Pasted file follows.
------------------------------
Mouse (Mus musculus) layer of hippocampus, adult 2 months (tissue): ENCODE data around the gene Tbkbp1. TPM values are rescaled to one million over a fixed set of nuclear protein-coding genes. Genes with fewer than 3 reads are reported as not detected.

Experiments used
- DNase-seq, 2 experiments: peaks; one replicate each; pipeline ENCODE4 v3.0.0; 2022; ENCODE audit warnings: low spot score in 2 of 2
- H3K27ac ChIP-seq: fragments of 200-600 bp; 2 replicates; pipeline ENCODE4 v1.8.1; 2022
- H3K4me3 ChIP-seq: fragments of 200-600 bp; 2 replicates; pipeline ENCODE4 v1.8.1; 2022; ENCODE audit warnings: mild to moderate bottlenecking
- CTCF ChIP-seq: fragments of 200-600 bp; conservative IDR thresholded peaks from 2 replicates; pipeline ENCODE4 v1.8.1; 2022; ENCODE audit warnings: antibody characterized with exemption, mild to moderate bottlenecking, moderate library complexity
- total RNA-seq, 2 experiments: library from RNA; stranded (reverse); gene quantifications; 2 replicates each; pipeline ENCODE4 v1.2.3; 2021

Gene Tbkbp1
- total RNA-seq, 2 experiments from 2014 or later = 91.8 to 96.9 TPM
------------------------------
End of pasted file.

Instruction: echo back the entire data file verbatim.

Mouse (Mus musculus) layer of hippocampus, adult 2 months (tissue): ENCODE data around the gene Tbkbp1. TPM values are rescaled to one million over a fixed set of nuclear protein-coding genes. Genes with fewer than 3 reads are reported as not detected.

Experiments used
- DNase-seq, 2 experiments: peaks; one replicate each; pipeline ENCODE4 v3.0.0; 2022; ENCODE audit warnings: low spot score in 2 of 2
- H3K27ac ChIP-seq: fragments of 200-600 bp; 2 replicates; pipeline ENCODE4 v1.8.1; 2022
- H3K4me3 ChIP-seq: fragments of 200-600 bp; 2 replicates; pipeline ENCODE4 v1.8.1; 2022; ENCODE audit warnings: mild to moderate bottlenecking
- CTCF ChIP-seq: fragments of 200-600 bp; conservative IDR thresholded peaks from 2 replicates; pipeline ENCODE4 v1.8.1; 2022; ENCODE audit warnings: antibody characterized with exemption, mild to moderate bottlenecking, moderate library complexity
- total RNA-seq, 2 experiments: library from RNA; stranded (reverse); gene quantifications; 2 replicates each; pipeline ENCODE4 v1.2.3; 2021

Gene Tbkbp1
- total RNA-seq, 2 experiments from 2014 or later = 91.8 to 96.9 TPM